Execute the app as one or more stateless processes
The app is executed in the execution environment as one or more processes.
In the simplest case, the code is a stand-alone script, the execution environment is a developer’s local laptop with an installed language runtime, and the process is launched via the command line (for example,
python my_script.py). On the other end of the spectrum, a production deploy of a sophisticated app may use many process types, instantiated into zero or more running processes.
Twelve-factor processes are stateless and share-nothing. Any data that needs to persist must be stored in a stateful backing service, typically a database.
The memory space or filesystem of the process can be used as a brief, single-transaction cache. For example, downloading a large file, operating on it, and storing the results of the operation in the database. The twelve-factor app never assumes that anything cached in memory or on disk will be available on a future request or job – with many processes of each type running, chances are high that a future request will be served by a different process. Even when running only one process, a restart (triggered by code deploy, config change, or the execution environment relocating the process to a different physical location) will usually wipe out all local (e.g., memory and filesystem) state.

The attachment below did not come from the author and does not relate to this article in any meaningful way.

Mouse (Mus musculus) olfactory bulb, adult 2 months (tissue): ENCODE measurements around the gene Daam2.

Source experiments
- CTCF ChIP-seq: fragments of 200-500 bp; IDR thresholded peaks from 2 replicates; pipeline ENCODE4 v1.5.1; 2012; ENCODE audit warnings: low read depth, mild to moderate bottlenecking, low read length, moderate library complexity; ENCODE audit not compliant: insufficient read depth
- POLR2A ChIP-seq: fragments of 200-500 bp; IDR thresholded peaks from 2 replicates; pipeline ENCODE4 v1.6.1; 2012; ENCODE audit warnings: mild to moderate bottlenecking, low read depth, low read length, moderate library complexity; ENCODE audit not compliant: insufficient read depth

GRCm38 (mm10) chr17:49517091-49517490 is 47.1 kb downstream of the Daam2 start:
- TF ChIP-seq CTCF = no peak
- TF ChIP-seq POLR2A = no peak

Asset packagers like django-assetpackager use the filesystem as a cache for compiled assets. A twelve-factor app prefers to do this compiling during the build stage. Asset packagers such as Jammit and the Rails asset pipeline can be configured to package assets during the build stage.
Some web systems rely on “sticky sessions” – that is, caching user session data in memory of the app’s process and expecting future requests from the same visitor to be routed to the same process. Sticky sessions are a violation of twelve-factor and should never be used or relied upon. Session state data is a good candidate for a datastore that offers time-expiration, such as Memcached or Redis.